Tennessee Valley honors our fallen veterans on Memorial Day

Memorial Day ceremonies in north Alabama

(WAFF) - Memorial Day ceremonies were held across the Valley on Monday, as so many people took the time to pay their respects to our nation’s fallen heroes.

In Huntsville, hundreds of people filled Veterans Memorial Park for Monday’s Memorial Day ceremony. Fifty Gold Star family members were among them. That means their loved ones never returned home, which is why we have Memorial Day.

One of the mothers says her son joined the Army right after the terrorist attacks on 9/11, but he was killed just two years later.

“He was deployed to Iraq and he has only been there about two weeks and he was killed on a mission to find Saddam Hussein. It was about 2 in the morning and he was the saw gunner in a Humvee and it was a roadside bomb that blew up and killed him,” said Cheryl Chris.

Dozens of wreaths were laid around the memorial to remember the brave men and women who died for our freedom.

Following the ceremony, two Koran War benches were unveiled as a permanent reminder of those who fought in that war.

Also in Huntsville, thousands of people remembered our fallen during one of the city’s biggest traditions. More than 4,500 people came out this morning for the 40th annual Cotton Row Run.

Memorial Day ceremonies in the Tennessee Valley

In Decatur, more than 100 people attended the Memorial Day ceremony at Roselawn Cemetery.

Four Blue Star mothers participated in the laying of wreaths to honor all of Morgan County’s military heroes. Blue Star mothers are those who have children who served in the armed forces.

These four women represented the county’s Gold Star mothers whose children died while in the military.

Officials in Athens said they were struck by the reverence shown by the large crowd at their Memorial Day ceremony. The Alabama Veterans Museum and Archives held the event at Limestone County Event Center.

The names of all those from Limestone County who lost their lives while serving our country were read aloud during the ceremony.

Over in Lauderdale County, two new monuments were unveiled at the Veteran’s Memorial in Florence, as well as the dedication of a new Fallen Heroes Memorial. The memorial has the names of 229 Lauderdale County citizens who gave their lives in defense of our nation.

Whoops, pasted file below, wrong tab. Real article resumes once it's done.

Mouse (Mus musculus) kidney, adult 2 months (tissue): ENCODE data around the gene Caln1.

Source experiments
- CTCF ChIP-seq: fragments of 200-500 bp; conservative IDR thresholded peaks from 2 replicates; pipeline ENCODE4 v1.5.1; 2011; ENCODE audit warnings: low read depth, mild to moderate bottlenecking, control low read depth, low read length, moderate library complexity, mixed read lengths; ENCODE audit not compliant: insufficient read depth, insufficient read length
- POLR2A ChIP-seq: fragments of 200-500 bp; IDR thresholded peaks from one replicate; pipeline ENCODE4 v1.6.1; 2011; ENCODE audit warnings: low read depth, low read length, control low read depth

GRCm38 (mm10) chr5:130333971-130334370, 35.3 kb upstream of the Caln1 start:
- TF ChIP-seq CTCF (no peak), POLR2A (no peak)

The service included the laying of a wreath, the Pledge of Allegiance, the release of white doves, a 21-gun salute, a moment of silence, and the playing of Taps.

Poppies were given to the first 200 attendees to arrive. This is a tradition dating back to World War I.

One World War II veteran, Walter Ingle, said he feels honored to have been chosen to take part in the event. He also says he’s happy people still honor veterans years after they serve.

“It was a great honor to be appointed, because after all, that’s a long time ago. It was also an honor to see that many people out here,” said Ingle.

You can visit the Fallen Heroes Memorial at Veterans Park in Florence. It’s located on the north side of the Veterans Memorial.

Veterans from around Marshall County gathered for a Memorial Day service outside the Marshall County Courthouse. The service was led by Guntersville Mayor Leigh Dollar and retired Brig. Gen. John R Scales.

Veterans and their families heard from fellow veterans and city officials. Their message was to never forget what’s been sacrificed.

Scott Gedling, post commander of the VFW in Arab, talked about why it’s important to pause and remember the men and women who’ve died fighting for our freedom.

"We do this every year to honor our nation’s fallen. Those heroes have paid the ultimate sacrifice for this great country and we owe them a debt of gratitude for all that they’ve done and the sacrifices that them and their families made for this great country,” said Gedling.

Gedling laid a wreath in memory of fallen veterans at the ceremony.

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